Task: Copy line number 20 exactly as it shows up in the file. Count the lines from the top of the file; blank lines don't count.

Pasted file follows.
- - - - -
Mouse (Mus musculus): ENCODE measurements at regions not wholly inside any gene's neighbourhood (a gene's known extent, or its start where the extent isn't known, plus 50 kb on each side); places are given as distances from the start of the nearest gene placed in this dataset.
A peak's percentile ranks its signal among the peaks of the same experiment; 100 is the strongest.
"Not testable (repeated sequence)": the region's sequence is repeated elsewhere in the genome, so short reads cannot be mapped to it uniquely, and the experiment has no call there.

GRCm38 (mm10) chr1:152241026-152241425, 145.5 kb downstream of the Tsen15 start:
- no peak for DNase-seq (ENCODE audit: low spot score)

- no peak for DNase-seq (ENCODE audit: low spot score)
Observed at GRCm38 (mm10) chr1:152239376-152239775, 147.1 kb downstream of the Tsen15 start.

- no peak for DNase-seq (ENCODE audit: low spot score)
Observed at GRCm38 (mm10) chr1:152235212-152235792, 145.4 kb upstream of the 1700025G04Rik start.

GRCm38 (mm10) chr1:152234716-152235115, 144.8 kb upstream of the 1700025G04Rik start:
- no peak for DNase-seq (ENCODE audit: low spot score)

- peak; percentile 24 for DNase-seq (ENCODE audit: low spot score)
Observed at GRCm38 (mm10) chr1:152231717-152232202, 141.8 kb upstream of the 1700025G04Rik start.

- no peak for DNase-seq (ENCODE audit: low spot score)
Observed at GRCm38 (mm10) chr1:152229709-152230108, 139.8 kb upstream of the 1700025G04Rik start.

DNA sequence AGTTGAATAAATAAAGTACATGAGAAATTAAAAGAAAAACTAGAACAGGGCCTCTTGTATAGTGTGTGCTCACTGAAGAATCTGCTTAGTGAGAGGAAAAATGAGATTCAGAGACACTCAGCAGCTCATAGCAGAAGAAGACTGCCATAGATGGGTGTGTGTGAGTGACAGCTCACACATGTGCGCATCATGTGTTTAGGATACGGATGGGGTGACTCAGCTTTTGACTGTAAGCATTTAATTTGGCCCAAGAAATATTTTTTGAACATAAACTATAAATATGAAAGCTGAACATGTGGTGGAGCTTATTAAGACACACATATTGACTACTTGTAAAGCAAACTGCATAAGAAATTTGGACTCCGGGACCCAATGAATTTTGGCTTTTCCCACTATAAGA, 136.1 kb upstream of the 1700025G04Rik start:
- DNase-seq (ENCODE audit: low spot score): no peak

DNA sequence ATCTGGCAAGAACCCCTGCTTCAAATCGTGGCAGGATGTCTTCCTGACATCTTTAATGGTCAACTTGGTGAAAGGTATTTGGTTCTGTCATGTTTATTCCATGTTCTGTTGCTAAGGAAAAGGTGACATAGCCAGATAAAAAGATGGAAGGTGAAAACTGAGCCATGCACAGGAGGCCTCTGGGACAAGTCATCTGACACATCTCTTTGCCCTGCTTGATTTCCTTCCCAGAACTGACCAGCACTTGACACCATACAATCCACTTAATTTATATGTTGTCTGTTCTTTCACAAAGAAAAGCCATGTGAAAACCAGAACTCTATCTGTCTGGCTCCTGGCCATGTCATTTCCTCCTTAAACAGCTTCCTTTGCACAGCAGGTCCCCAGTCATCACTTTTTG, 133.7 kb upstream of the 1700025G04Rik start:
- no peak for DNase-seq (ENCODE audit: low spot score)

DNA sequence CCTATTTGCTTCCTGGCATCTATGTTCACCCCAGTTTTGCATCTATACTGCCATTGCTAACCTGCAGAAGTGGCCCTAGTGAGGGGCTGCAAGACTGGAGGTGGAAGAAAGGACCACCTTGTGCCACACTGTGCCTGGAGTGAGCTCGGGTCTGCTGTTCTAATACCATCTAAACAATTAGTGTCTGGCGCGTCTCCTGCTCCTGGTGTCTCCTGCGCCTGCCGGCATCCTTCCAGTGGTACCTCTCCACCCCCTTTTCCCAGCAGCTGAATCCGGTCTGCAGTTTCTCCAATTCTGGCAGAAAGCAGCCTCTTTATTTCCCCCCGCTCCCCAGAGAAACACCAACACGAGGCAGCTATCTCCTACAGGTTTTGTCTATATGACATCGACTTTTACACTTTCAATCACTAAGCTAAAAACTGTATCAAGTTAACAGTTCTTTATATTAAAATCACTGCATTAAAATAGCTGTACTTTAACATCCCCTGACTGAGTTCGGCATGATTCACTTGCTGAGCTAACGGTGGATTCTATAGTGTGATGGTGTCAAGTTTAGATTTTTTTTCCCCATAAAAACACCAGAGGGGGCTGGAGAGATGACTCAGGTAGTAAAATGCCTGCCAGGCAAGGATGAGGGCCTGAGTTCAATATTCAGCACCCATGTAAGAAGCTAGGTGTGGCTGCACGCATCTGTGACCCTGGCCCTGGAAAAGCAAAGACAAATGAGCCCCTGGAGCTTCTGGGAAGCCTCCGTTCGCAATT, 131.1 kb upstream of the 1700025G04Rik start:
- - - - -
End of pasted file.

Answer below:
DNA sequence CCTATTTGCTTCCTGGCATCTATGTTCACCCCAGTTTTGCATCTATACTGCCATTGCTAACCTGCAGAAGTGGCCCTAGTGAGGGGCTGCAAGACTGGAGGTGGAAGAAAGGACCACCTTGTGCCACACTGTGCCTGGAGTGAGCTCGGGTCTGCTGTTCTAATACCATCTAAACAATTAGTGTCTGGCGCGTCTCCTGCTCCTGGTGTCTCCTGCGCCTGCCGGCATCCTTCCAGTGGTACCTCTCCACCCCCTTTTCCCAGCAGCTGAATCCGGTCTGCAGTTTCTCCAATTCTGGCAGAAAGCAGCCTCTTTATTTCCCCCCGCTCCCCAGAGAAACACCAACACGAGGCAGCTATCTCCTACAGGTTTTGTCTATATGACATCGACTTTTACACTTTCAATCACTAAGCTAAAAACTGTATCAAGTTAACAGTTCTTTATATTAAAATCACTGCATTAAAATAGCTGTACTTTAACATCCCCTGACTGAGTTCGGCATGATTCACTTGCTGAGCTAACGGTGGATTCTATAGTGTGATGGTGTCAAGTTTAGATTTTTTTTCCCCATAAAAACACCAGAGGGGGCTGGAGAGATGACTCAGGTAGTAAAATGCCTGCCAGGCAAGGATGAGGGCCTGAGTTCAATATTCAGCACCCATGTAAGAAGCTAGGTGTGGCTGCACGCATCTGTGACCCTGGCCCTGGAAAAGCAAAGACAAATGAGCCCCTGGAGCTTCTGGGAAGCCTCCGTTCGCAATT, 131.1 kb upstream of the 1700025G04Rik start: